The Miniskirt, Ivanovo, Russia

In 2010 when I visited Moscow, superficially, I noticed how many women wore miniskirts. For Russians, it is a common sight but it can be said that anywhere in the world a Russian women walking down the street will turn heads as this specific stereotype of appearance exist.

I received the opportunity to choose a project for “Expedition G20” I thought this was a perfect time to explore the social and psychological reasons behind the miniskirt and the role women feel they play in Russian society.

Ivanovo was selected for the project as traditionally it has been called the textile capital of Russia. Since most textile workers are women it has also become known as “The City of Brides”. In 2000’s textile factory in Ivanaovo were closed.

In a Bloomberg Report (2008) it is noted :

Since the Soviet Union broke up in 1991, Russia’s population has dwindled 4.1 percent to 142.2 million. Unless fertility rates improve, the population may plunge to 128 million by 2025, the Washington-based World Bank said.

By contrast, births in the Ivanovo region jumped 7.8 percent last year; four times the pace of 2006, according to national statistics. The number of second children in families rose by a record 24 percent, more than double the Russian average.

With the death rate declining and the outflow of people reversed, city officials expect the population will stop shrinking this year for the first time since the Soviet era. Ivanovo achieved the turnaround by making the most of its biggest asset: women.

To encourage them to stay and raise children, the city has doubled the number of subsidized home loans for families, added 1,000 kindergarten spaces in two years, and built a new maternity hospital, says Deputy Mayor Igor Svetushkov.

`We’re not calling ourselves the `City of Women,”’ Svetushkov says. A bride is a `partner for life’, a symbol of the family. We’d like to tell people to come here to find their happiness.”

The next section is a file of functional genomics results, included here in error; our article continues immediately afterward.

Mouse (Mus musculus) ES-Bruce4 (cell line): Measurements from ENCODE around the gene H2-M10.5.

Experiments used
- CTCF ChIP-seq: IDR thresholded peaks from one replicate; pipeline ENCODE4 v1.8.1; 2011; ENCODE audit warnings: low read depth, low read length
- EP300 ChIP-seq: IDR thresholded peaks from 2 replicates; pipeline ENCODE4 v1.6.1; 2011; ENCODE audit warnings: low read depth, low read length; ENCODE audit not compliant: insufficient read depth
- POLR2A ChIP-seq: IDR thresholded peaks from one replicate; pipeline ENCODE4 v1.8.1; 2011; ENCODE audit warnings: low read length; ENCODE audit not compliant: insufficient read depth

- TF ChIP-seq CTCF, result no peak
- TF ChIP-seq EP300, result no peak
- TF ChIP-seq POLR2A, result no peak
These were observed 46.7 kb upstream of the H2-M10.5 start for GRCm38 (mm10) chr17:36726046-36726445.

On arriving in Ivanovo I was taken to meet Mizonova Natalia Grigoryevna, Head of Department of Textile Design to find out if there was really a deeper meaning behind wearing a miniskirt.

“In Russia the situation is like this; if we take ten women we will have only two men suitable for normal relationships  because we will have one who takes drugs, one who drinks, one in prison, one who is gay and so on and so forth. And so the total amount of men suitable for normal relationships will be just two for ten women and in this respect a miniskirt becomes a kind of weapon, a weapon of survival. So if you wear it, so your chances are higher in this struggle for men.”

I wanted to find a diverse range of women from all walks of life who loved and wore miniskirts. Women were found for this project through social media networks,  friends , acquaintances and local photographers of the two women that worked closely with me.

Through the interviews I conducted with each women I photographed it became apparent that the role of women have changed in Russian society specifically in the workplace. Women have many more responsibilities, however, difficult on a financial level for women to remain independent on their own.

The mini skirt is seen by most of the women interviewed as something that brings comfort and beauty, and allows women to hold onto their feminine identity, which they strongly acknowledged. It is also used as a weapon by women who are aware of the power it creates in drawing attention from the opposite sex to themselves. Having a family is a priority to many women in Ivanovo therefore the miniskirt can be seen as an initial way of attracting a partner for life.